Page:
The CourseAsk any of the riders what the hardest part of the last year's course was, and they'll tell you: "The rocks!" This year, the rocks were a bit more mellow, broken up by a few logs, and the rest of the course got a little trickier. It made for less chaos concentrated in one spot, and better racing throughout the entire course.Friday's track was slightly less technical than Saturday's. After Friday's open qualifying rounds, they added a few more huge logs, steepened a few lips, and took away some dirt from the rock pile for the pro race. The result was an even more difficult course, which challenged the pros on Saturday as much as it did the amateurs on Friday.Open QualifyingFriday was another full day of racing, as over 100 people threw their hats in the ring for a chance to be one of ten riders to qualify for Saturday's program. There were plenty of privateers, locals, magazine guys (including a few of ours) and a handful of pros: Ricky Dietrich, Josh McLevy, Wally Palmer, Matt Karlsen, Cole Calkins, Nate Pearson, and even women's champions Heather Wilson (GNCC) and Maria Forsberg (WORCS).Dirt Rider sponsored a purse prize for the top qualifier, which made for a good main event on Friday afternoon. After all ten qualifying positions were decided, a final race would award $1,000 to the winner, courtesy of DR. As luck would have it, the top qualifying position - and a grand of our money - went to Cycle World Editor Ryan Dudek. (Even more ironic—Dudek is the one who took over Jimmy's old position at Cycle World.) But Dudek's a good guy and an amazing rider, so we were happy to see him take the top prize... even if it was from our pocket.Associate Editor Jesse Ziegler, Mini Rider Editor Chris Denison and "Big Air" Tod Sciaqua entered Friday's qualifying races aboard Dirt Rider's 250 Enduro test bikes: the Yamaha WR250, Honda CRF250X and Husqvarna 250 Enduro. The bikes were all fitted with trials tires - which turned out to be a popular choice among many riders this year. Ryan Hughes, Mike Lafferty, and Geoff Aaron, just to name a few, all ran trials tires this year.The BikesLast year, the event was all-new to American riders. No one really knew what to expect, which type of bike would be the best choice, or which type of rider would have the greatest advantage - a trials rider? Motocrosser? Off-road guy? A lot of those questions were answered last year and many riders put in a lot of training and preparation specifically for this year's Endurocross.A 250 two-stroke was a popular choice of bike. Former Endurocross Champion Ryan Hughes raced a Suzuki RM250 which was nearly box-stock with motocross suspension, FMF pipe, trials tires, guards and skid plates, and a Steahly flywheel weight.We also got a look at Hughes' WORCS RM-Z450 which he'll be racing in the 2006 World Off Road Championship Series. It's very similar to what he was racing in the last rounds of the Nationals - also with motocross suspension, and perhaps most noteably, with dual exhaust pipes. FMF makes a custom full exhaust system for Ryan Hughes (and only Ryan Hughes... sorry!) with twin silencers. Like the '06 CRF250R, Hughes sites the mass centralization as the best improvement over the stock single can."FMF makes solely for me," Hughes proudly told us, "I tried it and raced with it and I really like it. It changes the power characteristic—the torque comes on sooner, but it's real controllable. The power is much smoother; there's not a hole anywhere. But the biggest thing I see is the stability and handling is a lot better."A Sell Out!It's safe to say that this year's turn out couldn't be much less than last year's (where only a handful of people showed up). But this year's event was sandwiched between AMA Award banquets, and was the weekend before, rather than the weekend of, Thanksgiving.Perhaps it was the non-holiday weekend, perhaps it was word of mouth, or perhaps it was our incessant rambling about how Endurocross is the best racing we've ever seen, but this year's event was a sell out. The crowd on hand at Friday's open qualifiers was nearly as big as last year's during the main, and Saturday, the Orleans Arena was filled with crazed fans.And the race didn't disappoint, either. This year's show was even better than last year's. If you didn't make it out, don't worry. Look for an event DVD in the coming months. Some interesting camera angles will make for great race footage. And there will be more chances for you to see a live Endurocross, as it will be back next year. There are even whispered rumors about a series. Don't doubt it... EX event promoters Tim Clark and Eric Peronnard are the same guys who brought us a little race called the "U.S. Open of Supercross" all those years ago.Watch for upcoming video from Endurocross including a helmet cam view of the track and a highlights reel.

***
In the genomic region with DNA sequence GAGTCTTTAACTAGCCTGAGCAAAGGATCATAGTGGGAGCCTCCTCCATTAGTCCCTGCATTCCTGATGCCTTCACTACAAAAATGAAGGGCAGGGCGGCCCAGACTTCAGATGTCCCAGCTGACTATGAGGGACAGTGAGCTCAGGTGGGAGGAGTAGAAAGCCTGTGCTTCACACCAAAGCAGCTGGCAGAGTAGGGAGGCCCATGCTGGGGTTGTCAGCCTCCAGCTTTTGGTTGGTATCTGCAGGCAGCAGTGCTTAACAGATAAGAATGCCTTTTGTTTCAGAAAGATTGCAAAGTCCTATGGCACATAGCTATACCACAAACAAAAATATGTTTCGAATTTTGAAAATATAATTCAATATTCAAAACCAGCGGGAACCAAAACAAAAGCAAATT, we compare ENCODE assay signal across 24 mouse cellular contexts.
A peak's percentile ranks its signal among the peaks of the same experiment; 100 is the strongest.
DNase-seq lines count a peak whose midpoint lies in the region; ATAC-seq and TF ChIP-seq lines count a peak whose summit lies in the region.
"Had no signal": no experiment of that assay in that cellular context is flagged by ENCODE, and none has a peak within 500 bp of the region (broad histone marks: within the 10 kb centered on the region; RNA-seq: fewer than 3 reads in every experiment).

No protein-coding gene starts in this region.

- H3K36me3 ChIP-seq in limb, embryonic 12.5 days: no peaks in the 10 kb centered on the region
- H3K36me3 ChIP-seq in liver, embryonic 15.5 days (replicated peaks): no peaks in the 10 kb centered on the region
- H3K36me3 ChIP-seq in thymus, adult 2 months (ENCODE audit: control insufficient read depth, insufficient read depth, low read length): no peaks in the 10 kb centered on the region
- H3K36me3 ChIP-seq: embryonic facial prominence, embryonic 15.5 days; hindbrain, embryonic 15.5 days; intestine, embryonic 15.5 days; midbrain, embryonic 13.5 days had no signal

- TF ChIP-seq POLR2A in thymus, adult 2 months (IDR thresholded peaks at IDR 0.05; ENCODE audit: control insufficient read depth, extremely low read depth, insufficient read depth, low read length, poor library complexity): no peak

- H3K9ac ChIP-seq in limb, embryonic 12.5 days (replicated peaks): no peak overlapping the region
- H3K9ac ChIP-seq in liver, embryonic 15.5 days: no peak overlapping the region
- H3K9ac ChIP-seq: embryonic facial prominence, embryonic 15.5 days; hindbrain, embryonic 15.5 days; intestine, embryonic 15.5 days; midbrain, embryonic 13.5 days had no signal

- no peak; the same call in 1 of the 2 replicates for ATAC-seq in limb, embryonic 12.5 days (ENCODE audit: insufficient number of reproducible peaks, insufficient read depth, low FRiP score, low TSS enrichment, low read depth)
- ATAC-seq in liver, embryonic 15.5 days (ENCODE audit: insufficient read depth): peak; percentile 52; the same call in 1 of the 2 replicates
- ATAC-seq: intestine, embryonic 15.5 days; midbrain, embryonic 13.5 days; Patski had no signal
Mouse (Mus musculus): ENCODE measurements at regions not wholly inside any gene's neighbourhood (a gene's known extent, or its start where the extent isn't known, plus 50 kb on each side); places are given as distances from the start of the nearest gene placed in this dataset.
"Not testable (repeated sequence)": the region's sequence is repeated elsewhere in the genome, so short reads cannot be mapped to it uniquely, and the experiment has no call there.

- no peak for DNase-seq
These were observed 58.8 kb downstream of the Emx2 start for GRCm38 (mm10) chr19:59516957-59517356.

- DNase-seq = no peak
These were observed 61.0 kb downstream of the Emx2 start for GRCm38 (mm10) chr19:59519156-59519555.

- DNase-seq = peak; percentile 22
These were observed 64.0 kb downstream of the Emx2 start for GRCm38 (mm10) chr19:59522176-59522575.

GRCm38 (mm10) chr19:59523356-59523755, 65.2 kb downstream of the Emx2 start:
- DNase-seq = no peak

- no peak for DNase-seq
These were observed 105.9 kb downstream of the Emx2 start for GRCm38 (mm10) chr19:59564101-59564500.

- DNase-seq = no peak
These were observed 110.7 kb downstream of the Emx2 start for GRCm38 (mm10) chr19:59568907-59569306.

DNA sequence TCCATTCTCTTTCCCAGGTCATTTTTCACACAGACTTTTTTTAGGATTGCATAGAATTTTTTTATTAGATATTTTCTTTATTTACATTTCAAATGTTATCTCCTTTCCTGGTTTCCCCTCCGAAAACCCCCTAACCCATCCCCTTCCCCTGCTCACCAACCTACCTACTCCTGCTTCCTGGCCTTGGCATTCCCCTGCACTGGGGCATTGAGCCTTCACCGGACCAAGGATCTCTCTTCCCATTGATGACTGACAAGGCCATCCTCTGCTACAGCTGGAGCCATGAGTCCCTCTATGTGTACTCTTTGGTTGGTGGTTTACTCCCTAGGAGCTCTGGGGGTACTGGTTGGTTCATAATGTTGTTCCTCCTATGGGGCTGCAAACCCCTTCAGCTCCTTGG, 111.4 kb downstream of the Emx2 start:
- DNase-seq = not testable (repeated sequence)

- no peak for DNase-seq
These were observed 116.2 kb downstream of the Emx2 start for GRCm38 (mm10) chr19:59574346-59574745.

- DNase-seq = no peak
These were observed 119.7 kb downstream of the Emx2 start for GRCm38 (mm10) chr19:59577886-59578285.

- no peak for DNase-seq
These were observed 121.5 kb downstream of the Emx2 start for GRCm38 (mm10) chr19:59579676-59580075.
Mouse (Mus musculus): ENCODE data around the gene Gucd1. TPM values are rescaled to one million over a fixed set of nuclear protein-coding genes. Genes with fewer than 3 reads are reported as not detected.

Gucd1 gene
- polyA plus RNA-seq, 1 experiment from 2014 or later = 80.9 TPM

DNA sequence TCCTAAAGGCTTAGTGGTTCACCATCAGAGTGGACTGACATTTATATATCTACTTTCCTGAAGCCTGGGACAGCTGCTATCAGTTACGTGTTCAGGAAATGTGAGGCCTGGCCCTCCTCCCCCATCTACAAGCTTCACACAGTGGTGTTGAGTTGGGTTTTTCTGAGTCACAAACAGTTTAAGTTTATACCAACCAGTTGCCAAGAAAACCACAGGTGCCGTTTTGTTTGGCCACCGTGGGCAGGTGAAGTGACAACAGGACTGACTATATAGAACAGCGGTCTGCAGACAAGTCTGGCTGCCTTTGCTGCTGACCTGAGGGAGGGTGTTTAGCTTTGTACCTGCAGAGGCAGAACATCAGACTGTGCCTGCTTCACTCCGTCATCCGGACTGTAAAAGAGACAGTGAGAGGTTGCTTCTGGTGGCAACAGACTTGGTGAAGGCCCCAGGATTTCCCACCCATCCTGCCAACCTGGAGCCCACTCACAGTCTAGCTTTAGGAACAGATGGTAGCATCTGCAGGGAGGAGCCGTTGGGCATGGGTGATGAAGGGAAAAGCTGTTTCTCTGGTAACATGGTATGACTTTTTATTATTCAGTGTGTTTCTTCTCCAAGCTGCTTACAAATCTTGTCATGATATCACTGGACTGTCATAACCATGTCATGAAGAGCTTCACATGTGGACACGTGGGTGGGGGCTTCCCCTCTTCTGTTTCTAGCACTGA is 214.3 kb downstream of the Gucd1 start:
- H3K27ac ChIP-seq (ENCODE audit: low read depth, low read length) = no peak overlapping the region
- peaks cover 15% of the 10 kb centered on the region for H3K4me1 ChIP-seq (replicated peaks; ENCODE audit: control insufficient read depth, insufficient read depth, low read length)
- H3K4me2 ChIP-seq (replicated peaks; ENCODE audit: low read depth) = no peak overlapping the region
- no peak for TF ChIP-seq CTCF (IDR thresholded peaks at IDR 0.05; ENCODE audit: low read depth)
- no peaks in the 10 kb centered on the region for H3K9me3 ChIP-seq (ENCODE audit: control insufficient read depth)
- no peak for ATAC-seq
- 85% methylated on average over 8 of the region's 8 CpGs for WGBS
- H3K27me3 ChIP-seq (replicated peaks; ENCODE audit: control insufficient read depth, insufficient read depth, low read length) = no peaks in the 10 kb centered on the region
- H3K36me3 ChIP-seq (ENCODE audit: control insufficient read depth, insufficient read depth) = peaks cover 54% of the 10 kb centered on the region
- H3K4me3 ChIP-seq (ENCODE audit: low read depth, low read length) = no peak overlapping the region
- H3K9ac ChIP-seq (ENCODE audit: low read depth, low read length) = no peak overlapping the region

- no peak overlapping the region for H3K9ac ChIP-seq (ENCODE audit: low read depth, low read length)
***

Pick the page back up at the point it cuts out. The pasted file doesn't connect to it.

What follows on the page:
Factory support was in full swing at this year's Endurocross.
Pros like Matt Karlsen (shown), Ricky Dietrich and Josh McLevy had to qualify on Friday.
John Dowd squeezes out Xavier Galindo for the holeshot in Heat 2 ahead of Ryan Hughes (#1).
2005 Endurocross Champion, his fifth number one this year, David Knight.
Ryan Hughes got to run his first AMA pro number one.
Entering through Friday's open qualifiers, Team Green's Ricky Dietrich landed third overall.